Optic neuropathy is a condition that can develop when something goes wrong with the optic nerve. The optic nerve is at the core of obtaining visual information. The optic nerve supplies information from the retina on the back of the eye to the brain. This nerve may become damaged, impacting one’s ability to see. The nerve cells are extremely delicate and do not regenerate once damaged, which means vision loss caused by optic neuropathy is often permanent.
What causes optic neuropathy?
There are many different causes of optic neuropathy, and different symptoms may persist. Sometimes patients have a gradual loss of vision, while others have a sudden loss. Vision may be impacted in terms of clarity, color, or changes in just one eye. Getting a proper diagnosis of optic neuropathy from a provider at the Eye Care Institute is the best way to determine the cause of the condition, the severity, and the treatment options available.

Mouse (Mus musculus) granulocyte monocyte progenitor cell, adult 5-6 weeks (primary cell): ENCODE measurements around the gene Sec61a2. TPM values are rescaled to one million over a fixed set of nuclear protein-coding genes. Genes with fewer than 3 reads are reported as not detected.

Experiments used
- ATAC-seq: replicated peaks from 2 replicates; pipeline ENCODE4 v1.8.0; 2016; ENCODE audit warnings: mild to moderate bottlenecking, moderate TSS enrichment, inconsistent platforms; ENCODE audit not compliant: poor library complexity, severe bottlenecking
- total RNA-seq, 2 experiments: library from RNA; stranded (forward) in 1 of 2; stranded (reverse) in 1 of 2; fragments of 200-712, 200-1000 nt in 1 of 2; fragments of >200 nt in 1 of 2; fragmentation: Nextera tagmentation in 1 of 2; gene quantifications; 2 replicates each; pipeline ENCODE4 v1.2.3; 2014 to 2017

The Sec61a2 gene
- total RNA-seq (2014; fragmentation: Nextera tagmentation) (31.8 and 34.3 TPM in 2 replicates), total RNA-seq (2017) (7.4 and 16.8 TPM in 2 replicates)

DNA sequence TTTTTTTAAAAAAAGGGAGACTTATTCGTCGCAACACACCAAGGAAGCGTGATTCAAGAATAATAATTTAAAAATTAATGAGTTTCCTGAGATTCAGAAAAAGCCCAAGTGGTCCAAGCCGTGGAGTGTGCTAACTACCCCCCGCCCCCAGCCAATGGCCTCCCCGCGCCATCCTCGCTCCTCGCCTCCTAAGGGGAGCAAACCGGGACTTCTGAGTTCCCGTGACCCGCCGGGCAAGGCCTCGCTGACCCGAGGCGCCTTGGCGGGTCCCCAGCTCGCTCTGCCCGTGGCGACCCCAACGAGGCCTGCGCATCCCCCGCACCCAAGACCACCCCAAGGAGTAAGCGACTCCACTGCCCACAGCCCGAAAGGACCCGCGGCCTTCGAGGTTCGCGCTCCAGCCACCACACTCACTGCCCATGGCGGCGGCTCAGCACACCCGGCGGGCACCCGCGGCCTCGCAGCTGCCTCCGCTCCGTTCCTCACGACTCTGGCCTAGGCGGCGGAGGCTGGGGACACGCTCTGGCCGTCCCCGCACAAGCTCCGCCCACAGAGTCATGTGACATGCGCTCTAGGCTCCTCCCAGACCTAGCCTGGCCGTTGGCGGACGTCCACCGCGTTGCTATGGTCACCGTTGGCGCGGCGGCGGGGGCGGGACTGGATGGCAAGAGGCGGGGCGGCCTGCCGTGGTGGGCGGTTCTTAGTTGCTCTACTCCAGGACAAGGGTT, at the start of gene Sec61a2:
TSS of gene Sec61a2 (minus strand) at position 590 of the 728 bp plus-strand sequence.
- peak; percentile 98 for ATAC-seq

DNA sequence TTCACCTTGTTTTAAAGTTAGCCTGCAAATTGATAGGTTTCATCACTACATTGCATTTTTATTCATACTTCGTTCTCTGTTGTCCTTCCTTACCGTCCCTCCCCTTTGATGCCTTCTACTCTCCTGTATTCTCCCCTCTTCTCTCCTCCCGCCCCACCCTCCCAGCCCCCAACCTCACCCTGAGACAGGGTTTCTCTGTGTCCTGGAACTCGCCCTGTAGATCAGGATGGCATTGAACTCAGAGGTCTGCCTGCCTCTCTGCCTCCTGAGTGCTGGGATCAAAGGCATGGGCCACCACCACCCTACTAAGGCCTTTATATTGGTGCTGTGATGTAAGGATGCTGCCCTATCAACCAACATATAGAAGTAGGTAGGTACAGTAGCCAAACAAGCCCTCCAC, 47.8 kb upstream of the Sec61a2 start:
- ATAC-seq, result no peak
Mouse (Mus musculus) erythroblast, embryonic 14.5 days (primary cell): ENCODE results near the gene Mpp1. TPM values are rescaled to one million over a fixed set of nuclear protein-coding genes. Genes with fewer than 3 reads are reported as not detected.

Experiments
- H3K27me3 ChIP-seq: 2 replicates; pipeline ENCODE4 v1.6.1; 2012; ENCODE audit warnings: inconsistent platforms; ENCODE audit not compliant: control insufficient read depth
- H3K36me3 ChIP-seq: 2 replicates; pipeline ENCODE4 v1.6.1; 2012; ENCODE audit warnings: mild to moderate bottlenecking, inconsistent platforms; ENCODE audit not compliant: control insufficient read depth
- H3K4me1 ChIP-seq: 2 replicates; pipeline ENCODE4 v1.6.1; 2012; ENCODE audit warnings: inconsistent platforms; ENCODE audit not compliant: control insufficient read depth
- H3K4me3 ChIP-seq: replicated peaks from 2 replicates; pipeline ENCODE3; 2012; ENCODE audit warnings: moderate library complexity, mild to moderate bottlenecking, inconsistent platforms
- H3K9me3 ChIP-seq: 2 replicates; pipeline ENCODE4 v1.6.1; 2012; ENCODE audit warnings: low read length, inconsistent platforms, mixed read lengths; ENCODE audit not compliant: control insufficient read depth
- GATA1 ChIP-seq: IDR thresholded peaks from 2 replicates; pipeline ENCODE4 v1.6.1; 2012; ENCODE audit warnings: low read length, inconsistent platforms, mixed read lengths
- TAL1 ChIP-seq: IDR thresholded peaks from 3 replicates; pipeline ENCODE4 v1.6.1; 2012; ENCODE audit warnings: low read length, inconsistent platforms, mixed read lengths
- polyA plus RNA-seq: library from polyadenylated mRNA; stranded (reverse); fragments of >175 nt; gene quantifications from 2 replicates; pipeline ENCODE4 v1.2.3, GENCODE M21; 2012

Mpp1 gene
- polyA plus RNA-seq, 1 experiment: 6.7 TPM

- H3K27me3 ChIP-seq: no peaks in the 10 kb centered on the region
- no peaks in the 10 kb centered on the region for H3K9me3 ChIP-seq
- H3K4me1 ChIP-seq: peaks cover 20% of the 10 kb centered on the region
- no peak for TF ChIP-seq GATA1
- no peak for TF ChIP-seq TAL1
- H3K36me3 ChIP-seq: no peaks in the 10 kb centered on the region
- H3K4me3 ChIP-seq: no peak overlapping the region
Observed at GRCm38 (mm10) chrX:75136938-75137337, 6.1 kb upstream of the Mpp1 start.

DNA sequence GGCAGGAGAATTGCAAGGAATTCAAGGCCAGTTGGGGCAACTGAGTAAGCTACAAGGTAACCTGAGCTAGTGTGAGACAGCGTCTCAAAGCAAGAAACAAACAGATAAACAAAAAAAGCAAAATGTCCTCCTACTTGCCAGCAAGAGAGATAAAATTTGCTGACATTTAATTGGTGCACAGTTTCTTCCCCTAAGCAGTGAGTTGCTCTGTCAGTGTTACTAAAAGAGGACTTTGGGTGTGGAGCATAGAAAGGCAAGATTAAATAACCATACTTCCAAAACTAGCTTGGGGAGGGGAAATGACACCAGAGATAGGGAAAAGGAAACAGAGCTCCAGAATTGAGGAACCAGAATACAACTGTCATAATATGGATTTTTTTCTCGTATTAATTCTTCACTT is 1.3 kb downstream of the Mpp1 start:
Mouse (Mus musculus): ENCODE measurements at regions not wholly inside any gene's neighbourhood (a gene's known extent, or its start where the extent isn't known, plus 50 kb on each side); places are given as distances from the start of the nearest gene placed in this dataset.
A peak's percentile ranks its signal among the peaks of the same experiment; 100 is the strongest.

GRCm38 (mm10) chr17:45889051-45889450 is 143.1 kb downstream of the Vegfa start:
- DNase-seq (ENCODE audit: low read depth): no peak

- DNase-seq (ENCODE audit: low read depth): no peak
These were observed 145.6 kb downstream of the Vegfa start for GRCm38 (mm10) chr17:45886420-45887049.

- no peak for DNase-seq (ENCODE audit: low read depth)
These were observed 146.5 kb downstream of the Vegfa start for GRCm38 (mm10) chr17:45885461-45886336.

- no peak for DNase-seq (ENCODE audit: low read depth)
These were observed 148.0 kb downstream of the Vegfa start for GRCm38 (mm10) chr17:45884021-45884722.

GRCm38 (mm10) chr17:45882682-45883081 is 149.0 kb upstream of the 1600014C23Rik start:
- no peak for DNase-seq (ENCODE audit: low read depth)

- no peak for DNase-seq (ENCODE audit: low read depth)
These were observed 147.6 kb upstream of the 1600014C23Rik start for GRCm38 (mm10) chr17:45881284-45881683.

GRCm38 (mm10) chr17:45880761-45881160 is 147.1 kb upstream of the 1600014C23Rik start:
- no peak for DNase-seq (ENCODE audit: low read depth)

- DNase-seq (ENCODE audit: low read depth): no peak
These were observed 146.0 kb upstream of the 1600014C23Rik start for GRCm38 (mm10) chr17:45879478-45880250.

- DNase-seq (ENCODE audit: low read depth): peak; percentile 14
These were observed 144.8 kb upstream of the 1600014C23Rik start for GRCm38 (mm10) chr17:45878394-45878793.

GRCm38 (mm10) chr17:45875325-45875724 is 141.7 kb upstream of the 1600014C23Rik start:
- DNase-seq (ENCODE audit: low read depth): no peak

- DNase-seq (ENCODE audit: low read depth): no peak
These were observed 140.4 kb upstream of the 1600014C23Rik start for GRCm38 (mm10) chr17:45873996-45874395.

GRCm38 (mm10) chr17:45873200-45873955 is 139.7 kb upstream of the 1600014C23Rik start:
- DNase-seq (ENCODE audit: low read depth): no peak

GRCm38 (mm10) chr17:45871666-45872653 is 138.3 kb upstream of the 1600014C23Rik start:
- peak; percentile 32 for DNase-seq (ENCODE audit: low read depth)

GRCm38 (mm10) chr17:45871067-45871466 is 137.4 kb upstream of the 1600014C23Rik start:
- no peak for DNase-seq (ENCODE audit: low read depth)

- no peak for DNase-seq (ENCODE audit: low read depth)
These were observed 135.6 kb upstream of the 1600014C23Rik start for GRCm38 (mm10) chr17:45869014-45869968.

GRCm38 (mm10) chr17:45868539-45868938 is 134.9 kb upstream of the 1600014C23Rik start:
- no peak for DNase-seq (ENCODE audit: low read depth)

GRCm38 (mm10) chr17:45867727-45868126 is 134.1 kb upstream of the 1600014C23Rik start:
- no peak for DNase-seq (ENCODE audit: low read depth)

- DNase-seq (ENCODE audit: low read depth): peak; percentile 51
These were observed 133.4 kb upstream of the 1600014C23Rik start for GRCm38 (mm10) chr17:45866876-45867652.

The more common causes of optic neuropathy that results in visual impairment include:
- Ischemia (insufficient blood flow to the optic nerve)
In these situations, early detection with an eye health professional is key to ensuring immediate treatment can reduce the risk of permanent or further vision loss.
Congenital, genetic, or environmental factors may also increase one’s risk for optic neuropathy. This may include:
- Brain injury
- Head trauma
- Inflammatory disorders
- Nutritional optic neuropathy
- Leber’s hereditary optic neuropathy
- Berk-Tabatznik Syndrome
- Behr’s Syndrome
What do I do if I’m experiencing vision loss?
Any time you are experiencing a loss of vision, pain in the eye, or changes in your vision in regards to color and clarity, you may be dealing with optic neuropathy. It is essential that patients contact their optometrist the minute they notice sudden changes in their vision, as an early diagnosis can be the difference between permanent vision loss or temporary vision loss. Treatment options are discussed after a proper diagnosis has been made.